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Closing of Rohtang Pass during winter will be a thing of the past, soon

   By  Vishal Gulati
   Manali (Himachal Pradesh)
30 Aug 2014
Posted 30-Mar-2012
Vol 3 Issue 13

It will not only provide all-weather connectivity but also protect from calamities. The engineering marvel that is the Rohtang tunnel, being built under the 3,978 m Rohtang Pass in the Himalayas, will literally divert avalanches using snow galleries.

The 14-km stretch before and after the 8.8-km horseshoe-shaped tunnel, considered India's most strategically important infrastructure project, has as many as 13 avalanche-prone stretches.

Work on the project is progressing day and night in sub-zero conditions to meet the February 2015 deadline

Using ingenuity and technical dexterity, Indian and European engineers have designed snow galleries, or concrete roofs covering the roads, that will divert avalanches and keep motorists safe.

"These anti-avalanche structures will greatly reduce the risk of traversing the route and make the highway all weather till the mouth of the tunnel," said Border Roads Organisation (BRO) Chief Engineer (Project Rohtang), P.K. Mahajan.

The ambitious project is aimed at ensuring all-weather connectivity to Keylong in Himachal Pradesh's Lahaul and Spiti district.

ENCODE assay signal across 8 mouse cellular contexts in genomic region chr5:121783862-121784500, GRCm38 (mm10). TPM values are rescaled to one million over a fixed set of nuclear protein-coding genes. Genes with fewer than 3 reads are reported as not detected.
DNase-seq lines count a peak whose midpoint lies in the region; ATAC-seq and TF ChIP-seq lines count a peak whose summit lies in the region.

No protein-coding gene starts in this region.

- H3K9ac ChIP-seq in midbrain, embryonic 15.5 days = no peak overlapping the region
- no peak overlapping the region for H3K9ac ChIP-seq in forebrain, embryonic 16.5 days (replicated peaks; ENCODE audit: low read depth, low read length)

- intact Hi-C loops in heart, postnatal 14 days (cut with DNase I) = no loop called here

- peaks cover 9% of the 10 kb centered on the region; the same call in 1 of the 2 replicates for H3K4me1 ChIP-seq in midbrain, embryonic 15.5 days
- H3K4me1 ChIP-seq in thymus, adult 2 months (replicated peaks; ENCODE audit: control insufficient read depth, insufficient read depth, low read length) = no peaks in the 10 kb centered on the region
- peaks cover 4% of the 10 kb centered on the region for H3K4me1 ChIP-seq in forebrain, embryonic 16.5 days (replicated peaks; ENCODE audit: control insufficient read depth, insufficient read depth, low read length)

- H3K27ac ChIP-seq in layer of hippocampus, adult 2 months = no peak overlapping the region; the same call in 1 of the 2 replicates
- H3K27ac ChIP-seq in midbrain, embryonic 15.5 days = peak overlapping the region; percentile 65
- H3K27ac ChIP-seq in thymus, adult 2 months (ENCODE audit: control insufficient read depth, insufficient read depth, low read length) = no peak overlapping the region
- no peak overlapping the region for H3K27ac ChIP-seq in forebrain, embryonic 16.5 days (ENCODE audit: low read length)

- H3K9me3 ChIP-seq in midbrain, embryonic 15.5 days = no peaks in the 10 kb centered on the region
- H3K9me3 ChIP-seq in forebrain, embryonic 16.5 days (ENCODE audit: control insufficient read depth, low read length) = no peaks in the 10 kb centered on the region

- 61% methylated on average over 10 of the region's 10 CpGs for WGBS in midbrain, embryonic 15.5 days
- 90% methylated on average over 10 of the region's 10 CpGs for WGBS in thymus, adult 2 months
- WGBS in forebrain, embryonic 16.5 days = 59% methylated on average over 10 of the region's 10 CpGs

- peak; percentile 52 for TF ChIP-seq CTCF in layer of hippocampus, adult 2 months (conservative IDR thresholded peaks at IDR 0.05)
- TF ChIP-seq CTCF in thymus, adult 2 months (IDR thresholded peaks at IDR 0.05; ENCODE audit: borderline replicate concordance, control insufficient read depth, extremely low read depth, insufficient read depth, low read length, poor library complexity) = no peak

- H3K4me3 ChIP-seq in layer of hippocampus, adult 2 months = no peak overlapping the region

Most of the avalanche-prone areas are located on the south portal towards Dhundi, 25 km from here, said Mahajan. At a couple of points on the route, avalanches occur every year.

The snow galleries would allow avalanches to pass overhead without affecting the traffic inside, Mahajan added.

The Snow and Avalanche Study Establishment (SASA), based in Chandigarh, has designed mechanical structures to counter avalanches in the area that remains under snow even during peak summer.

Officials of SASA, a Defence Research and Development Organisation laboratory, said the snow galleries have been designed after studying local dynamics of avalanches like velocity and force. It's the first time that SASA has designed snow galleries.

He said the length of the gallery varies from 100 m to 130 m and would be constructed at altitudes ranging between 3,053 m and 3,080 m.

"Work on one gallery is on; others will start soon. Sensors would be installed at 13 points on the road to monitor the behaviour of the snow round the year," he added.

The Rs.1,495-crore project is being built by the BRO, an inter-services organisation under the defence ministry, in collaboration with Strabag-Afcons, a joint venture between India's Afcons Infrastructure Ltd and Strabag SE of Austria.

Over 350 BRO men and 24 experts from Germany and Austria have been working day and night to excavate the tunnel despite continuous sub-zero conditions to meet the February 2015 deadline. Of the 8.8 km-long horseshoe-shaped tunnel - 1,880 m from the south portal and 755 m from the north portal - about 2.5 km has been dug since work commenced in June 2010.

The Cabinet Committee on Security cleared the Rohtang tunnel project in September 2009. The foundation stone was laid by Congress president Sonia Gandhi June 28, 2010.

Once ready, the tunnel will be a boon for the cold deserts of Lahaul Valley, where over 20,000 people remain cut off from the rest of the country in winters owing to the closure of the Rohtang Pass. - IANS



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